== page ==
By Ebi Kesiena
A Kenyan court on Friday found three police officers and an informer guilty of murdering a human rights lawyer, his client and their driver, six years after the killings triggered angry protests.
The bodies of lawyer Willie Kimani who had criticised police abuse as well as his client Josephat Mwenda and driver Joseph Muiruri were found wrapped in sacks and dumped in a river outside Nairobi in June 2016.
The torture and killing of the three men sparked fury in Kenya, where many people fear the police.
On Friday, high court judge Jessie Lessit ruled that three officers as well as a police informer were guilty of murder. A fourth policeman was acquitted.
“I am satisfied that there was no other reasonable hypothesis that can be made on the basis of the evidence before me except that of guilt,” she said.
Kimani was defending a motorbike taxi driver who accused policeman Fredrick Leliman of shooting him for no reason at a traffic stop in 2015.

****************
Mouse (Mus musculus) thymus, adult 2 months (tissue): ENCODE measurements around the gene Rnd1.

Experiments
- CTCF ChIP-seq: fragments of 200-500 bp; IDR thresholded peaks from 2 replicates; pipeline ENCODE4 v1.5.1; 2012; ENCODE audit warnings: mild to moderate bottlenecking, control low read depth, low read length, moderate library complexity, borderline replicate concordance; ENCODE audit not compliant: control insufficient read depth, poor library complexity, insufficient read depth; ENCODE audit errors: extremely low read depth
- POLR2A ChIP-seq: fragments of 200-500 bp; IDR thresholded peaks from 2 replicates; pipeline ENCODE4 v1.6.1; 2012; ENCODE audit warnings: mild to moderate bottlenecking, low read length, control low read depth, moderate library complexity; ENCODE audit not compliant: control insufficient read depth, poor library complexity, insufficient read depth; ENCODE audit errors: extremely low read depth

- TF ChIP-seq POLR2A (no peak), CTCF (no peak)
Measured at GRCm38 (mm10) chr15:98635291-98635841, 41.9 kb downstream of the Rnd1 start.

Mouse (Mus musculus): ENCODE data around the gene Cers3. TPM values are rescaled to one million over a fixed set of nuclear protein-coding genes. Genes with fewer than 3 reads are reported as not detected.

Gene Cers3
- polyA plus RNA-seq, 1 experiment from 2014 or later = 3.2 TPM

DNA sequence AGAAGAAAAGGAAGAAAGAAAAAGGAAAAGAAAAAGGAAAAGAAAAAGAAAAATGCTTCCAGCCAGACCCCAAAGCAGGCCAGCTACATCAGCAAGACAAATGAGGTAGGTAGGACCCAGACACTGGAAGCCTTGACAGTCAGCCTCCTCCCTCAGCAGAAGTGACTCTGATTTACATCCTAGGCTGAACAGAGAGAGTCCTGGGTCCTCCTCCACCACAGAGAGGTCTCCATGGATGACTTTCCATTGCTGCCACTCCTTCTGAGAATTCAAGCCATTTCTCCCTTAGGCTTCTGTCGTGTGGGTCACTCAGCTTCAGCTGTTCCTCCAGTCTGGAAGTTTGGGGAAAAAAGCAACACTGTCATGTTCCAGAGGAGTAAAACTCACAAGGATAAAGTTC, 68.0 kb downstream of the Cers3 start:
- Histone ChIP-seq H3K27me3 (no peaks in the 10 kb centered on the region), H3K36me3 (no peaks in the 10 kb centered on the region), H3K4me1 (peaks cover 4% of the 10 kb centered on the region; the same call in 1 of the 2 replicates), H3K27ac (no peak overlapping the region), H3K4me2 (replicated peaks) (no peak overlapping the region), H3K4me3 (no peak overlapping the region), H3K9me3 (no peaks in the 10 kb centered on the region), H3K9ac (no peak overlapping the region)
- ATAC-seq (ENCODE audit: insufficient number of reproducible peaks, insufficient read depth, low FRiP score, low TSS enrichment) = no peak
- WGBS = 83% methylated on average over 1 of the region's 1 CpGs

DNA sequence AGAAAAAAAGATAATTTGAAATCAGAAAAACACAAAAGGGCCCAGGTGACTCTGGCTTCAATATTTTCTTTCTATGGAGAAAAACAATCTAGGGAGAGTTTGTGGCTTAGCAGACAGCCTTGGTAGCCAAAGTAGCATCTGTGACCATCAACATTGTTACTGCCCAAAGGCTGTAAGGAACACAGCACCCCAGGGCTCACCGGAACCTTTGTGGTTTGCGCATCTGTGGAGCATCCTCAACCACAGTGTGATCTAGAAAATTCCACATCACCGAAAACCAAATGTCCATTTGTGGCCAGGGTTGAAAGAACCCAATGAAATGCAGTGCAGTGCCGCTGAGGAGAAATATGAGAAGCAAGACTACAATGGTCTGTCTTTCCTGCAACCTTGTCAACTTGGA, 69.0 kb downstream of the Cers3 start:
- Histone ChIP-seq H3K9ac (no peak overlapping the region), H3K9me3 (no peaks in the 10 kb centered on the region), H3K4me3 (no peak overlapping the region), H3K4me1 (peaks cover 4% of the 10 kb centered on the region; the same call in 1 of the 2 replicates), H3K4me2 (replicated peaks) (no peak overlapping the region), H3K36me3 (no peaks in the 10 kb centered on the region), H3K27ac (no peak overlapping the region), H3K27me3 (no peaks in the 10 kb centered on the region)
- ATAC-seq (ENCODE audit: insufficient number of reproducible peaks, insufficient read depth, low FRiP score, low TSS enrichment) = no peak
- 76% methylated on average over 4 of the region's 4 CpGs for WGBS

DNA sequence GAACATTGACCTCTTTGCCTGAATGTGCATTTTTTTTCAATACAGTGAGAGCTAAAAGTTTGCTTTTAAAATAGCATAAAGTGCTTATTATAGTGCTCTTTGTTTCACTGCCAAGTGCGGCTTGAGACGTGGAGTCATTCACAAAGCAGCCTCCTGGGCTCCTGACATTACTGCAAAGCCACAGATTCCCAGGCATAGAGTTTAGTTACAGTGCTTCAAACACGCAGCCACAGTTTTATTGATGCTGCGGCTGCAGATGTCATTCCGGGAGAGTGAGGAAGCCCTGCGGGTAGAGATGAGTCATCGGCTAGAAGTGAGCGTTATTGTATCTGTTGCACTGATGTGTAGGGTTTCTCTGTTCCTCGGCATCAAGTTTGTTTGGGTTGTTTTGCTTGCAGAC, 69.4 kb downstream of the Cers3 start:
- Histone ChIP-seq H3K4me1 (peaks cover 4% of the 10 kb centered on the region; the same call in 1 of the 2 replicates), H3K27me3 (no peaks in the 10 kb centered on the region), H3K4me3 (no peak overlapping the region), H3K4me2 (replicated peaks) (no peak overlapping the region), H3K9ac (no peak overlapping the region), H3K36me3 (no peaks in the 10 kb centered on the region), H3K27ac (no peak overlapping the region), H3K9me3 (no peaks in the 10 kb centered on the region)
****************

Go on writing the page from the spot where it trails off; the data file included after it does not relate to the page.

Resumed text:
Fredrick Leliman was among the three officers found guilty in Friday’s verdict.
The charge carries a maximum penalty of death. Sentencing will be announced at a later date.
When authorities found his body, Kimani’s wrists were bound with rope, three of his fingers had been chopped off and his eyes appeared to have been gouged out.
Police in Kenya have been accused in the past of running hit squads targeting those including activists and lawyers investigating alleged rights abuses by police.
“We hope that this judgement is a step towards police accountability,” the non-profit Kenya Human Rights Commission said on Twitter.
Kenya’s parliament established the Independent Policing Oversight Authority (IPOA) in 2011 to provide civilian scrutiny of a powerful institution whose reputation also ranks among the country’s most corrupt.
Only a handful of officers have been convicted as a result of IPOA investigations, even though the watchdog has examined more than 6,000 cases of police misconduct, according to data covering the period from its inception to June 2020.
Activists largely defend IPOA’s record, saying police often frustrate inquiries by refusing to cooperate.